I'm worried about my brother
Question: I live across the country from my family, and I see them on holidays and for a few weeks each summer. I am not that involved with them, because of distance, but last time I was home I noticed my brother seemed like he was high. His eyes were red, and he smelled like pot. During my stay he seemed to have real mood swings. When I mentioned it to my mom, she said I was imagining things. I blew it off, but then last time I called he answered and seemed really out of it. Am I over-reacting, or should I be concerned?
Answer: It is never bad to be concerned for your family, especially as far as drugs go. Drug abuse has been in a steady decline among youth, with the notable exception of abuse of prescription drugs. Marijuana has somewhat leveled off. So, while kids in general seem to be using drugs less, this does not mean your brother is part of this statistic.
You have mentioned several of the symptoms that often accompany drug use, but they are also symptoms of many other teenage activity and behavior. Teens tend to not get enough sleep on a regular basis, which many account for red eyes. Teens tend to hang out in groups, at clubs, and in confined spaces such as bowling alleys, sport courts, etc. This close confinement can be the cause of the scent of pot on his clothes. Mood swings can also be attributed to drugs, but it can also be attributed to normal teenage drama.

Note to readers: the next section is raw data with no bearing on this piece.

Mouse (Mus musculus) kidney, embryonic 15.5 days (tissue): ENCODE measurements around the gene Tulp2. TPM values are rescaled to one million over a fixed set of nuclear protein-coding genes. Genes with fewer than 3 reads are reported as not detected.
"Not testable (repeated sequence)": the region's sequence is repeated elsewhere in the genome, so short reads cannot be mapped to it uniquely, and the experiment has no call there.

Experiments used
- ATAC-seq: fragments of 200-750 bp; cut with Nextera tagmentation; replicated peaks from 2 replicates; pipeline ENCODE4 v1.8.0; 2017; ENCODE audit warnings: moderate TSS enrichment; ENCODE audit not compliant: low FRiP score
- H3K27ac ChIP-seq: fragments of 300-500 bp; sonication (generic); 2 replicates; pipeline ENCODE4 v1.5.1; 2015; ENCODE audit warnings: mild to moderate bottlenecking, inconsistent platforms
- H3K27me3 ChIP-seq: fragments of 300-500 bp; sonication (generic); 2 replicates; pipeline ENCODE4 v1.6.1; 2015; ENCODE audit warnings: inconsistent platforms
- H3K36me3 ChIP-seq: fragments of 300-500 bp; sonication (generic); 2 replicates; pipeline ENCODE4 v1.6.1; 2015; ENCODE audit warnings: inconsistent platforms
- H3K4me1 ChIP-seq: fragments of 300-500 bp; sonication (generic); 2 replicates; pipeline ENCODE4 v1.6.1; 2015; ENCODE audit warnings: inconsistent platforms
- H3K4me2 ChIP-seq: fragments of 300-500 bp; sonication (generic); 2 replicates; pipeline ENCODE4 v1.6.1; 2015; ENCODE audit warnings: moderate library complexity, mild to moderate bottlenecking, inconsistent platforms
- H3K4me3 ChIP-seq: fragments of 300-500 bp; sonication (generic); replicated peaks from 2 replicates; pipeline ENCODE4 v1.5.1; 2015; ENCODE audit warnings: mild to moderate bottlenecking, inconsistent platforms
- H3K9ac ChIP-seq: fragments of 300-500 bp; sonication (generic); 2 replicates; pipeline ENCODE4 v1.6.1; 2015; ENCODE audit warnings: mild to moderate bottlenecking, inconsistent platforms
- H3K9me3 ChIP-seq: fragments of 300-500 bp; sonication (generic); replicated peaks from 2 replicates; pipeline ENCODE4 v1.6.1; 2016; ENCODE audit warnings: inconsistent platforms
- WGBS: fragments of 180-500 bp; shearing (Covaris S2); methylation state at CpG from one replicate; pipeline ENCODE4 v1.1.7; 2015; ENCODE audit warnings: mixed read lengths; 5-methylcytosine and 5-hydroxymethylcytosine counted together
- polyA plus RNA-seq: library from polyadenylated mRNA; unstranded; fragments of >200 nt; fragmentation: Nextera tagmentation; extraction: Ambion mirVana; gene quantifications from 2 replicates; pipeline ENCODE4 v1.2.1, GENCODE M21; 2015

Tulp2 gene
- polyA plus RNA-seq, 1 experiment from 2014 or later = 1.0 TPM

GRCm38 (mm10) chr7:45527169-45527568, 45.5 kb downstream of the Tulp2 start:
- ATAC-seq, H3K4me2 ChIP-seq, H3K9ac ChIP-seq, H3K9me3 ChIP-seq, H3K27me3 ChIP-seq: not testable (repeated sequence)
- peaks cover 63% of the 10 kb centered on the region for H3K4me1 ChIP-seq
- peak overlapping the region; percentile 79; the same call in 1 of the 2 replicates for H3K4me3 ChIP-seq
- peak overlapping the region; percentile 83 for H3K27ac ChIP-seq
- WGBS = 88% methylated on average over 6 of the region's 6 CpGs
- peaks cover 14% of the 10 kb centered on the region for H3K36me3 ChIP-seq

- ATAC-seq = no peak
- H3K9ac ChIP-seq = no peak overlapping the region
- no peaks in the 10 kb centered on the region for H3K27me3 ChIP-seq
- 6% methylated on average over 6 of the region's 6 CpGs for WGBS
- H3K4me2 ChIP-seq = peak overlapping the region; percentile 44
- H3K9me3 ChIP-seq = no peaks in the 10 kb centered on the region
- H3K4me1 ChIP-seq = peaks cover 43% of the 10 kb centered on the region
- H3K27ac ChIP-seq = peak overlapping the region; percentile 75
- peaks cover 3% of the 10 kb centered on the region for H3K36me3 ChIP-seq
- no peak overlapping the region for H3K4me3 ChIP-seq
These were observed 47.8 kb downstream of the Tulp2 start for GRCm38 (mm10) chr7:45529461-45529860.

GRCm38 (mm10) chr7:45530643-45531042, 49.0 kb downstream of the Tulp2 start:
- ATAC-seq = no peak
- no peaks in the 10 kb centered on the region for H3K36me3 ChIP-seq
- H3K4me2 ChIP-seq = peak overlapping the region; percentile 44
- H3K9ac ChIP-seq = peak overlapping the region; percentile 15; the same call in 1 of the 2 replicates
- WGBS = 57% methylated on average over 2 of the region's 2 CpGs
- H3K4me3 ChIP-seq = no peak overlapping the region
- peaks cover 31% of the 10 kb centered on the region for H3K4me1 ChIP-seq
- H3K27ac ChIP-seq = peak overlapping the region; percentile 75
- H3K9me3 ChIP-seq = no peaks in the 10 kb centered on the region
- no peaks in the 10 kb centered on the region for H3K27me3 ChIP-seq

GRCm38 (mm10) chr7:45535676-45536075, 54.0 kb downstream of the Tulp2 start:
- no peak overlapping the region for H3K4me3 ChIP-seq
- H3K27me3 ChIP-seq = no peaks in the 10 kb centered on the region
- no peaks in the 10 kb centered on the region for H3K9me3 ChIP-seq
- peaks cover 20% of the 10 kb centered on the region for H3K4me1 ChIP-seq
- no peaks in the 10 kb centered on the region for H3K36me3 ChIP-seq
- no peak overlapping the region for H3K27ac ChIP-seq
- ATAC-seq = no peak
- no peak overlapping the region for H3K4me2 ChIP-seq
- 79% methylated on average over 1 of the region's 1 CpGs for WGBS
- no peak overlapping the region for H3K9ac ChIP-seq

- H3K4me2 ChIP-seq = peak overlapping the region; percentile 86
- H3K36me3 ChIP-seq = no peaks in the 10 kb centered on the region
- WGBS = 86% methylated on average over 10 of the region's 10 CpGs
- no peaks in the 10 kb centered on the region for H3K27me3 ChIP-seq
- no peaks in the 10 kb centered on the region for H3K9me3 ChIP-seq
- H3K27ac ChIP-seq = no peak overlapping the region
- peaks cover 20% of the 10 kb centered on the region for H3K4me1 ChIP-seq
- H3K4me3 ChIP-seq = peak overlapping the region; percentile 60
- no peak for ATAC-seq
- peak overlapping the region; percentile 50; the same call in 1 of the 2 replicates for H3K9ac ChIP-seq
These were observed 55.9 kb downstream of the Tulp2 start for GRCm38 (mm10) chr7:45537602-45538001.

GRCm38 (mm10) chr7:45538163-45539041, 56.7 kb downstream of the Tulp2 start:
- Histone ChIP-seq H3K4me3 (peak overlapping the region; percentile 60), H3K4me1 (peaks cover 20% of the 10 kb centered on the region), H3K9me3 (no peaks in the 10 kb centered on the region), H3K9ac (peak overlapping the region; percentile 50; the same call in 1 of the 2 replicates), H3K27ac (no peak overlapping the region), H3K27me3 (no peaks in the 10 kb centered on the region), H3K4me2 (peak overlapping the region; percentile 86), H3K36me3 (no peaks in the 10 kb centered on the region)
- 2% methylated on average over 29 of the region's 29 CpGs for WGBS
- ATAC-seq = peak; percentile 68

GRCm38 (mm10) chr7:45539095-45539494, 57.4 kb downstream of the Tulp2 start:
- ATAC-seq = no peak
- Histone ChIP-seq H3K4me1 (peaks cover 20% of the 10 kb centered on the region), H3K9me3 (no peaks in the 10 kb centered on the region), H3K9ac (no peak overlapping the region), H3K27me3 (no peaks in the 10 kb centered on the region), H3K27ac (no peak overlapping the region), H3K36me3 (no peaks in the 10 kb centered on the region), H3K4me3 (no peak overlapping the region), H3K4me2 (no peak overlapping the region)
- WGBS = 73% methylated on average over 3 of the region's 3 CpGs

So what should you do? Honestly, there is not much you can do. You have no hard and fast proof. You are not his legal guardian, and so your options are limited.
Your best option is to once again appeal to your parent. If your mother does not want to listen, consider talking to your father. The thing is, many parents are not as familiar with drug use and drug abuse, and the signs and symptoms that come with it as others. So, educate them, and let them come to the same conclusion as you did on their own if they should. Again, you do not see your brother often, and it may have been an isolated incident of drug use, or you may have misread the signals. So, educate the people who are around him daily, and let them determine if there is something they should be worried about.
How do you educate them? Often people won't hear things that they don't want to believe. So, do not just tell them, show them. Show them reports from professional researchers or doctors. Show them videos about watching out for teen drug use. The Internet is a good resource for you to help educate your parents, as you do not have to be there. Send them an email link, or give them a URL to visit.
If all else fails, consider talking to your brother personally. Let him know how you feel about drug abuse, and that if they need someone to talk to, or help that you are there.